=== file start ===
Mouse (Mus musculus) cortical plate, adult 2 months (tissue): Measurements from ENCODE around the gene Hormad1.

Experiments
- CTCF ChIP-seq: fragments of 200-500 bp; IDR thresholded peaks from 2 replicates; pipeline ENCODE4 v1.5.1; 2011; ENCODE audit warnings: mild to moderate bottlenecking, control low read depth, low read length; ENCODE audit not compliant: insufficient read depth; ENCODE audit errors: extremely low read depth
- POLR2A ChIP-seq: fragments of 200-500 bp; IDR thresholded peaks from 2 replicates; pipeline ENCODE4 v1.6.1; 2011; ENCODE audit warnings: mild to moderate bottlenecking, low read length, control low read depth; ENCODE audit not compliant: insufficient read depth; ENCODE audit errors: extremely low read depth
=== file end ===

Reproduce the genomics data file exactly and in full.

Mouse (Mus musculus) cortical plate, adult 2 months (tissue): Measurements from ENCODE around the gene Hormad1.

Experiments
- CTCF ChIP-seq: fragments of 200-500 bp; IDR thresholded peaks from 2 replicates; pipeline ENCODE4 v1.5.1; 2011; ENCODE audit warnings: mild to moderate bottlenecking, control low read depth, low read length; ENCODE audit not compliant: insufficient read depth; ENCODE audit errors: extremely low read depth
- POLR2A ChIP-seq: fragments of 200-500 bp; IDR thresholded peaks from 2 replicates; pipeline ENCODE4 v1.6.1; 2011; ENCODE audit warnings: mild to moderate bottlenecking, low read length, control low read depth; ENCODE audit not compliant: insufficient read depth; ENCODE audit errors: extremely low read depth